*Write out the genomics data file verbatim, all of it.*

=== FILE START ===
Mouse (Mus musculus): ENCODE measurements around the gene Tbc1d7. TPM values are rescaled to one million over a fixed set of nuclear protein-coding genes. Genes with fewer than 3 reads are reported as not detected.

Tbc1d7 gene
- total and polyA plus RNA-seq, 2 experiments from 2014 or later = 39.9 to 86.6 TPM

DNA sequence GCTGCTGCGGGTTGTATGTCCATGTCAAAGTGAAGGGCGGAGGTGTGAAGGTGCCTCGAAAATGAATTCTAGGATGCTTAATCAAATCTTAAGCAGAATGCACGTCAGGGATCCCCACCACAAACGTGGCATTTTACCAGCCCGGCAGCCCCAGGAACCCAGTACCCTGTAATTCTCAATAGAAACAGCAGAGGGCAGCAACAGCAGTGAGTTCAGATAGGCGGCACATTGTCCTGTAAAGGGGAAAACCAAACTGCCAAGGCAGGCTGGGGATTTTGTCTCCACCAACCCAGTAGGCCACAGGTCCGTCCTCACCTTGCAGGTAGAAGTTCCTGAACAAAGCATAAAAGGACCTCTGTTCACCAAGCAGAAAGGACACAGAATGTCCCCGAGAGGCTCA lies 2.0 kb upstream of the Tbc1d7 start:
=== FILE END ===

Mouse (Mus musculus): ENCODE measurements around the gene Tbc1d7. TPM values are rescaled to one million over a fixed set of nuclear protein-coding genes. Genes with fewer than 3 reads are reported as not detected.

Tbc1d7 gene
- total and polyA plus RNA-seq, 2 experiments from 2014 or later = 39.9 to 86.6 TPM

DNA sequence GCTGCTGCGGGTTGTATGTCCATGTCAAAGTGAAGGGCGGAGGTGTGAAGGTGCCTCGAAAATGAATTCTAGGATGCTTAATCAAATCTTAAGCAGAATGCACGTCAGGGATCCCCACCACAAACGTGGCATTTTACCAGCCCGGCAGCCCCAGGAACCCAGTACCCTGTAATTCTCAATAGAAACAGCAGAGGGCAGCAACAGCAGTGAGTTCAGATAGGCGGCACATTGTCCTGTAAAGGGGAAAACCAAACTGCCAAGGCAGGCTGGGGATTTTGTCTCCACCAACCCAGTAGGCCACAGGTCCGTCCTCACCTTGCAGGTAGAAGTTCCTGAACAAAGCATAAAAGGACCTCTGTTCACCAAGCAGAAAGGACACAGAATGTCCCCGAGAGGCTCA lies 2.0 kb upstream of the Tbc1d7 start: